The human brain contains on the order of X-hundred trillion synapses, making it one of the most complex systems known to man[sic].
Sensationalists love hooks like that. (I’m not going to lie though, I’ve used something like it myself.) However, to be more accurate, we should probably swap “one of the most complex systems known” for “one of the systems we are least likely to ever understand.” But that doesn’t mean we can’t try.
If we are ever to understand how the brain works, it will be through understanding its vast networks of connections. The brain contains many classes of connections, such as those between the cerebral hemispheres, or those between brain regions. But, if you go way down to the cellular level, you see connections between neurons called synapses, and that is where the magic actually happens. These synapses are the most basic connections through which information flows in the brain. Although there are probably other ways that the brain processes information, cell to cell communication through synapses (and its complexities) is currently the only one we have a substantial amount of evidence for and knowledge of.
We think information is processed not by single neurons passing info onward or back and forth, but by complex networks of neurons communicating with one another in specific spatial patterns (where a neuron is firing) and temporal patterns (when a neuron fires). A very basic example of a neural network is one we all know from the Dr.’s office: the knee-jerk reflex takes the neural signal produced in a sensory neuron by a tap to your knee, sends it up to your spinal cord, where the impulse is passed, via a synapse, to a motor neuron that then sends the impulse back down to your quadruceps and causes them to contract, resulting in a kick, or knee jerk.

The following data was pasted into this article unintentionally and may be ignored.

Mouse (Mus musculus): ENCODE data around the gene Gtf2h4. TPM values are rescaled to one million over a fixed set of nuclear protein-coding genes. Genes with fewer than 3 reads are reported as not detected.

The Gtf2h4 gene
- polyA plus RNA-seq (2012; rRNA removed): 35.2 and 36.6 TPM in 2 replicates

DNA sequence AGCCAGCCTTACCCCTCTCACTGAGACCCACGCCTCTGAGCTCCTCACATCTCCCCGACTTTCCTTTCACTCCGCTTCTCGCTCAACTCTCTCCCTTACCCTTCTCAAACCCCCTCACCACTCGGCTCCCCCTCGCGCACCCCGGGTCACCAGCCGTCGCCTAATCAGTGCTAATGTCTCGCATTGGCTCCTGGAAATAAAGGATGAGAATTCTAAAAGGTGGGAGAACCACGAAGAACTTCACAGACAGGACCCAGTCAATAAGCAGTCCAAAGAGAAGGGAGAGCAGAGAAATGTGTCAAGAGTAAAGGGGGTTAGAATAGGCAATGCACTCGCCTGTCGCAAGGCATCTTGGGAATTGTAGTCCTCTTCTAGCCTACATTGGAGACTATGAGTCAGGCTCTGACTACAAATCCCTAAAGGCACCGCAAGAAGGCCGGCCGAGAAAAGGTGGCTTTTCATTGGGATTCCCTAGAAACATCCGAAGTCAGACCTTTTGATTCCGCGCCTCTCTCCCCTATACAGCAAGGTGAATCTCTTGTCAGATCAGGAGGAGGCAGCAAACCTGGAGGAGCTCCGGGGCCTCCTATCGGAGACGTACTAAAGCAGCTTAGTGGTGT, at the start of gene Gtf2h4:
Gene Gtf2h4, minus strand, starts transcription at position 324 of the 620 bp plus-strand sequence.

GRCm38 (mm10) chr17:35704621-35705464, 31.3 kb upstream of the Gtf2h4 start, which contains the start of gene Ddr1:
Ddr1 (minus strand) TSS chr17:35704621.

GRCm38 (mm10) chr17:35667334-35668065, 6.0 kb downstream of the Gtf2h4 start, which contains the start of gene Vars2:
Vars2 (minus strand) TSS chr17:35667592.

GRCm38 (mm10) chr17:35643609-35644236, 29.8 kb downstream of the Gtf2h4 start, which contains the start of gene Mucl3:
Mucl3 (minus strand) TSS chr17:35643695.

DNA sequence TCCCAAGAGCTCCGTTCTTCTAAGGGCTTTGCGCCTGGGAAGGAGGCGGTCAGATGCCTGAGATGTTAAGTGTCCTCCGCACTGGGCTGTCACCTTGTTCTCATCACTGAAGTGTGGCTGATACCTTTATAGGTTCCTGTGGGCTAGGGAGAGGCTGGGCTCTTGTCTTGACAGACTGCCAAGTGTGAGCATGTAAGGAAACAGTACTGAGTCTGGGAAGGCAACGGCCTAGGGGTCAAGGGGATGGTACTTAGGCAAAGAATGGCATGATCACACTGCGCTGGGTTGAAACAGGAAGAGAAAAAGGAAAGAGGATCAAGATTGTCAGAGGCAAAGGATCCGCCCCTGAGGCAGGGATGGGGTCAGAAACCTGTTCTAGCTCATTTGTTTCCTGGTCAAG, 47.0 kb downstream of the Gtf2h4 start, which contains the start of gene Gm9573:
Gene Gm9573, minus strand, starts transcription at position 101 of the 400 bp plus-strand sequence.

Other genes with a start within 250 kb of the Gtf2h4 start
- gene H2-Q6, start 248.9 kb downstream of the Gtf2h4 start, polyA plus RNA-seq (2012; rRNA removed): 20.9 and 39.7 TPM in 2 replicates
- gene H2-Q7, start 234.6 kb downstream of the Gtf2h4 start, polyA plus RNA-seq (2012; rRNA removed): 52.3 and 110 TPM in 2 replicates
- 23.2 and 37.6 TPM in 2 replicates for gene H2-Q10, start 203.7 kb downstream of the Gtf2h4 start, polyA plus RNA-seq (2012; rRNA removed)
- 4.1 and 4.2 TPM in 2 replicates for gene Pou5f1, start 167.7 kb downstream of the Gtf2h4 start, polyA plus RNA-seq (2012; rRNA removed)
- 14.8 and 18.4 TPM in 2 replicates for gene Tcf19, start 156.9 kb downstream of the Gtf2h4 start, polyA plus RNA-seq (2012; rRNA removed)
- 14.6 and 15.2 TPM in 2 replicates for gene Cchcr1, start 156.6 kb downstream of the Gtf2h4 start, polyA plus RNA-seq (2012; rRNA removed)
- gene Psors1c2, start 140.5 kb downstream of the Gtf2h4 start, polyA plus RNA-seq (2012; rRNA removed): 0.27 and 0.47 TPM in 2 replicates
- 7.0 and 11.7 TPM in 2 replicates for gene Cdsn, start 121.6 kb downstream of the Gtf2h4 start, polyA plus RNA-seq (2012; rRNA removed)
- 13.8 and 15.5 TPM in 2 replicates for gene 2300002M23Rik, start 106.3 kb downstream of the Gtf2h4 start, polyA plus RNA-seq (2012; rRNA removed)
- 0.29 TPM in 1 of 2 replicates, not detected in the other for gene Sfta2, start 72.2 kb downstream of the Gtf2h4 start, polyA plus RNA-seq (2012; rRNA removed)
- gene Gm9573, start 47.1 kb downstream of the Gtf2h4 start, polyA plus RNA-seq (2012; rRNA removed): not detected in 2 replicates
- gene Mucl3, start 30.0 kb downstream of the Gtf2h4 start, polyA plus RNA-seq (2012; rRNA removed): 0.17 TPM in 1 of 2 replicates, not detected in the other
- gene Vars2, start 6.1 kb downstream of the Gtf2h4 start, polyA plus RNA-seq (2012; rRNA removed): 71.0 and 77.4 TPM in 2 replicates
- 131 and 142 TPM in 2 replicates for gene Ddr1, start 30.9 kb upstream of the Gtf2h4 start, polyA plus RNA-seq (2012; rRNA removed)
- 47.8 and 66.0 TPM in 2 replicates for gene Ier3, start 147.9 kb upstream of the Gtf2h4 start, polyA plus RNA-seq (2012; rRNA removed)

This doesn’t involve much computation – you hit the patellar tendon, you get a knee jerk. It’s an all or none response, no halfway. But when you get up into the brain, where neurons have been known to have as many as 10 000 synapses on them, things get more complex.
In The Naive Observer I review new research about things like synapses, neural networks and connectomics. We know a fair bit about how synapses work, but as far as networks go, the work is largely descriptive, meaning that we are still working on seeing what the networks look like. So you won’t find much info on how any of these connections work to bring about things like memory, thought and emotion, because I don’t think we really know anything much about that. That’s not to say I won’t review lots of correlation and conjecture though.
I am a student and I always will be. Considering how much there is to know, I know essentially nothing and never will. The same goes for you. But you probably know more than I do, so please, when I am wrong, let me know – and don’t trust a word I say.